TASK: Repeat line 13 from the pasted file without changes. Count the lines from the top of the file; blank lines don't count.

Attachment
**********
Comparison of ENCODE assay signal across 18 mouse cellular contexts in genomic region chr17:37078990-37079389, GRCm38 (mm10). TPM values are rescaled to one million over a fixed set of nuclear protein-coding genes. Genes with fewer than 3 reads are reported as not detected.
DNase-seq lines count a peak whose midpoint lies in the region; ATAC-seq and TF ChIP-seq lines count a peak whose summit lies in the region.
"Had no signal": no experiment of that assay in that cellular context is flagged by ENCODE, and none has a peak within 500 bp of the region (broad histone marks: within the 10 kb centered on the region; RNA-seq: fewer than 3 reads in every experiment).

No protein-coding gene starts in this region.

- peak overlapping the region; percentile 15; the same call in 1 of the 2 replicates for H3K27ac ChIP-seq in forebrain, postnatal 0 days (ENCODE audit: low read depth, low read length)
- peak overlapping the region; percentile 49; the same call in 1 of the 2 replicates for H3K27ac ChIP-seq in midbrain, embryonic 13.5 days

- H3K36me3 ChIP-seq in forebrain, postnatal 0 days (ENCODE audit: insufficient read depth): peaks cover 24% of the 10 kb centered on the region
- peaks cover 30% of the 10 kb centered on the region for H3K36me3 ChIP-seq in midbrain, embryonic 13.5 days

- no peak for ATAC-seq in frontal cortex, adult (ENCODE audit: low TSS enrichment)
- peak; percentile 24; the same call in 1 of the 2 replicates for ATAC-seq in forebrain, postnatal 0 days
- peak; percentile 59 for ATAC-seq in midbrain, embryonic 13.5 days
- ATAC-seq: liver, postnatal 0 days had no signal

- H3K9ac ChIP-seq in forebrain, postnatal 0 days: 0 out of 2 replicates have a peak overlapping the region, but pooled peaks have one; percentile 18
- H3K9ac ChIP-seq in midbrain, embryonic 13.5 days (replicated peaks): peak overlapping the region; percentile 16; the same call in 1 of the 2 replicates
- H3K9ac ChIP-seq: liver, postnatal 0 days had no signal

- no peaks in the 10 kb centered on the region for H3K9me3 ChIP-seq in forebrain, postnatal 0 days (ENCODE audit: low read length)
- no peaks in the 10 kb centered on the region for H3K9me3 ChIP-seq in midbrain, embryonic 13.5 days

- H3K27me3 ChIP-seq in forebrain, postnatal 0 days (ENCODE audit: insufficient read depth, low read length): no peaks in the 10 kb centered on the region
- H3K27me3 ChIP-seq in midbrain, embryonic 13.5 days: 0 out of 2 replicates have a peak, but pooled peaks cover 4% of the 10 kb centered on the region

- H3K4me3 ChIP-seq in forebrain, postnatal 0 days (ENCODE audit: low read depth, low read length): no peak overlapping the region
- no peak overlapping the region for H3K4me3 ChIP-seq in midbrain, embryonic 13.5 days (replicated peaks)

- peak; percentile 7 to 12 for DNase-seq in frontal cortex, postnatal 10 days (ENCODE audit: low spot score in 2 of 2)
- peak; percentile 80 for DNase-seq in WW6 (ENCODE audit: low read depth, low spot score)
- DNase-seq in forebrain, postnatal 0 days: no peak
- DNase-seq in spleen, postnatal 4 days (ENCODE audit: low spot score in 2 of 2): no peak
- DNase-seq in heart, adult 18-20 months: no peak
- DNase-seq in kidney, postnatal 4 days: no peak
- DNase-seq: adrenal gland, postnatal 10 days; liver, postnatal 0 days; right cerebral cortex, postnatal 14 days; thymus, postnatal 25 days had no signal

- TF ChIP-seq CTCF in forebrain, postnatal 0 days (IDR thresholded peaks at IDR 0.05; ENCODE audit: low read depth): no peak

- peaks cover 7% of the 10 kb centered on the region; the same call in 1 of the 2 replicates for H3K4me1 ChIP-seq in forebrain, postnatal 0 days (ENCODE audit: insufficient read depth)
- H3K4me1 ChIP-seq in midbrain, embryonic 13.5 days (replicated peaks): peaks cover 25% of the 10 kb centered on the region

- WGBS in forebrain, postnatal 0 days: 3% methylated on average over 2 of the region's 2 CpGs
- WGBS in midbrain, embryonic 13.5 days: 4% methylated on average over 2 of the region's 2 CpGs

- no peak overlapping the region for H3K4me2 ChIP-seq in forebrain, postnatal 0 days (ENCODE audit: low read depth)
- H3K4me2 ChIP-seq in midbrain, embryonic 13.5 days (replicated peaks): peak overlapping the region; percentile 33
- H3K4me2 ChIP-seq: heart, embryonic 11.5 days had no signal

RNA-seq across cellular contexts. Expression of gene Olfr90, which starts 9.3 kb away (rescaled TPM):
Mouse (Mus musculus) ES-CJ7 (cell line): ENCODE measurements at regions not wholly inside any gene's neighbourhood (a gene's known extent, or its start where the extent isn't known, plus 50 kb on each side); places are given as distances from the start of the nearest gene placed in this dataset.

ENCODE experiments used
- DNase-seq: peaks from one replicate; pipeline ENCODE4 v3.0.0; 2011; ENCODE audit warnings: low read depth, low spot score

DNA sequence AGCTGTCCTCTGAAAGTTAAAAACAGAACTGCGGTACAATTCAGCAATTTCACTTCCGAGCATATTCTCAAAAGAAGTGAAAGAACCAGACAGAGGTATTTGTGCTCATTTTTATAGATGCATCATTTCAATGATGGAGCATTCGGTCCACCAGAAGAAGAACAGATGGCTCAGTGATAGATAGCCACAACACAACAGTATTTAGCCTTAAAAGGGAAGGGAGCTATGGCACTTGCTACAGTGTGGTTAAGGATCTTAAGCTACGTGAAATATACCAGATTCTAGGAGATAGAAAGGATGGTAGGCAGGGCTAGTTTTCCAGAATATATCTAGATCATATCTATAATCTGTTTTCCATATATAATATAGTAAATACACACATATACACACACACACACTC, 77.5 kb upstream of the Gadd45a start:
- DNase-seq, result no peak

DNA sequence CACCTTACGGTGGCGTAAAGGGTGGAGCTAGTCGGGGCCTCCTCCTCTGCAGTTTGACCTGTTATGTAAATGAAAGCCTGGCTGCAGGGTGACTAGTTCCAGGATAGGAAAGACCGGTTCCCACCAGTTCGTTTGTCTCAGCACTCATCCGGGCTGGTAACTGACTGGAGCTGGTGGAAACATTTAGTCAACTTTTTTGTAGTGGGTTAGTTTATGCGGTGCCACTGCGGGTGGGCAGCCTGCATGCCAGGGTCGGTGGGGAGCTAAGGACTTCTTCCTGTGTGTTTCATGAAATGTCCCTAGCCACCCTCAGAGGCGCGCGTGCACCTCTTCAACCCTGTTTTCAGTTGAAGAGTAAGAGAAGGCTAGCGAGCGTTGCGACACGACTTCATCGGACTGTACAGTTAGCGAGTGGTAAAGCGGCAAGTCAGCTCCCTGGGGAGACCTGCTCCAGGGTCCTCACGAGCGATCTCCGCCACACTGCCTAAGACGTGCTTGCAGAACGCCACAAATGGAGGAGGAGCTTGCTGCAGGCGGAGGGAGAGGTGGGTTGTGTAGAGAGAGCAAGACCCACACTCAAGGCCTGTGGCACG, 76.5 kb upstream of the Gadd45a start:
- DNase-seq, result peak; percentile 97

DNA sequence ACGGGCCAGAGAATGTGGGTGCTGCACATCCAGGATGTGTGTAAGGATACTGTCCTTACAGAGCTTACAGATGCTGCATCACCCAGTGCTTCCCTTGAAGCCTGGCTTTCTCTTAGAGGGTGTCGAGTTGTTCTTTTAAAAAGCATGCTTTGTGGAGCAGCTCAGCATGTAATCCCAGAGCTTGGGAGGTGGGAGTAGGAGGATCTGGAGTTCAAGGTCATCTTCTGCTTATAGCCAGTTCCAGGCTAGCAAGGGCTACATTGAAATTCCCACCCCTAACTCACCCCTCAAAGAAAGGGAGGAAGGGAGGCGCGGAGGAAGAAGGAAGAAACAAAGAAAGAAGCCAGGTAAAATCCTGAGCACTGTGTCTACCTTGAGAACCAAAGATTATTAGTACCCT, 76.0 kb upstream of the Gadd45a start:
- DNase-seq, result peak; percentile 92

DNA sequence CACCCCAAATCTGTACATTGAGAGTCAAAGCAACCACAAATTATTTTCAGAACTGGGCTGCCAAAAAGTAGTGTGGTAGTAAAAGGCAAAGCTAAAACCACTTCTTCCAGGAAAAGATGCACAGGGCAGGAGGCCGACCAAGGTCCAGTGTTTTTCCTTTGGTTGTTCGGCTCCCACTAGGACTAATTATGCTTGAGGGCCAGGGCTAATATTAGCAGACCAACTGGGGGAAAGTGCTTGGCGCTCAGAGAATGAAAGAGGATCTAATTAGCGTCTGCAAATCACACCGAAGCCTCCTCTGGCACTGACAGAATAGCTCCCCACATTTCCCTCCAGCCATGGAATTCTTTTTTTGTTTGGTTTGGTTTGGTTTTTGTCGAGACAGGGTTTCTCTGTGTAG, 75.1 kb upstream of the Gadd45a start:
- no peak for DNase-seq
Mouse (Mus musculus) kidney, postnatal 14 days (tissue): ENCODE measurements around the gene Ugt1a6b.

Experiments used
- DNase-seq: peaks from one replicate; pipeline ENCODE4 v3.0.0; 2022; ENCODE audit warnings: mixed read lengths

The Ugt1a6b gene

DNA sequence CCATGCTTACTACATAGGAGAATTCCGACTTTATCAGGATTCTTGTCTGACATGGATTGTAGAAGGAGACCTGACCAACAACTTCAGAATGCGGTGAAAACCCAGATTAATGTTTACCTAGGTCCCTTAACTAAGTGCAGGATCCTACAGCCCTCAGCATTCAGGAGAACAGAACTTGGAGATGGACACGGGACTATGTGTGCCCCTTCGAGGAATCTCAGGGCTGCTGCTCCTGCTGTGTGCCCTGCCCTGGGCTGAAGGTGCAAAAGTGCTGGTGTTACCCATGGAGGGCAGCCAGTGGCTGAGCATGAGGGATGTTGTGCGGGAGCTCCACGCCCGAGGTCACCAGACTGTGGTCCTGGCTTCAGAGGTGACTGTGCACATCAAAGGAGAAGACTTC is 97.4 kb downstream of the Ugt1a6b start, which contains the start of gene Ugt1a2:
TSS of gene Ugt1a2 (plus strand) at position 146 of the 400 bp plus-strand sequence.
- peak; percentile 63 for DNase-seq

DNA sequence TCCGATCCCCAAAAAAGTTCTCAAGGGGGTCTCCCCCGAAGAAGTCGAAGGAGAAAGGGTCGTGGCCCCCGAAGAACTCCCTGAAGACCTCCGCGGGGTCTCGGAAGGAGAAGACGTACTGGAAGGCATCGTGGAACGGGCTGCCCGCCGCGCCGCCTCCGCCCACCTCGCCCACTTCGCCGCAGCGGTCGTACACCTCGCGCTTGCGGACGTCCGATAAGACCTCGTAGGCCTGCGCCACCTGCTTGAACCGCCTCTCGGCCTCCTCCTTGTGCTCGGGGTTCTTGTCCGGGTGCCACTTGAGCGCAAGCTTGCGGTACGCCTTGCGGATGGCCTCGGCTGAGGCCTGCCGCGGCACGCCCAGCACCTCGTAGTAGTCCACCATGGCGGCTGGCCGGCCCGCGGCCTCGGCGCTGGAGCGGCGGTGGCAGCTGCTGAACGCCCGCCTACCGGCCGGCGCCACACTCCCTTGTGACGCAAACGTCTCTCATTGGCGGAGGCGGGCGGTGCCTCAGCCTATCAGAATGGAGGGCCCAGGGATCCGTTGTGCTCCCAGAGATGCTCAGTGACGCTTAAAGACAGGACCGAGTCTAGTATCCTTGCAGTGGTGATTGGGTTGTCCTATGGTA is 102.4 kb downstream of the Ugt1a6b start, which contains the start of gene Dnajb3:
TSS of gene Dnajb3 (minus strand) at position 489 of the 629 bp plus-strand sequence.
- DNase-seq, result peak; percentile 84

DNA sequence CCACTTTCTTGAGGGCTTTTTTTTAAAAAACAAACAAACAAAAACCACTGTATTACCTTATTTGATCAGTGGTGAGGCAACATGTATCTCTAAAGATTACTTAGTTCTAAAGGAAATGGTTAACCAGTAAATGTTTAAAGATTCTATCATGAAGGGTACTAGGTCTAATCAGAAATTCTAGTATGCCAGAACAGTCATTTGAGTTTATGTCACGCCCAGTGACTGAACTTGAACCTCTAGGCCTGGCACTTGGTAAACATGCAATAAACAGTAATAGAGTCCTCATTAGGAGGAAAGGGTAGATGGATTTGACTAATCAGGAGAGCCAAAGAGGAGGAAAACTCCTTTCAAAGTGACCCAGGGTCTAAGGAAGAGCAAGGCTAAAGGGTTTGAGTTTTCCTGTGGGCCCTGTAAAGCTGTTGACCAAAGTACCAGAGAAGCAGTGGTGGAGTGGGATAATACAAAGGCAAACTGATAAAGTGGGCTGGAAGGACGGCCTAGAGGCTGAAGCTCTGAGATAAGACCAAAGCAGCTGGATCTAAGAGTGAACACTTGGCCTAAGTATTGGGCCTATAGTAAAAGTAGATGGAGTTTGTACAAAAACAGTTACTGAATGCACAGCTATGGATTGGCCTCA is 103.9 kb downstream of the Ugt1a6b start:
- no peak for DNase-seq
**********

- H3K9ac ChIP-seq in forebrain, postnatal 0 days: 0 out of 2 replicates have a peak overlapping the region, but pooled peaks have one; percentile 18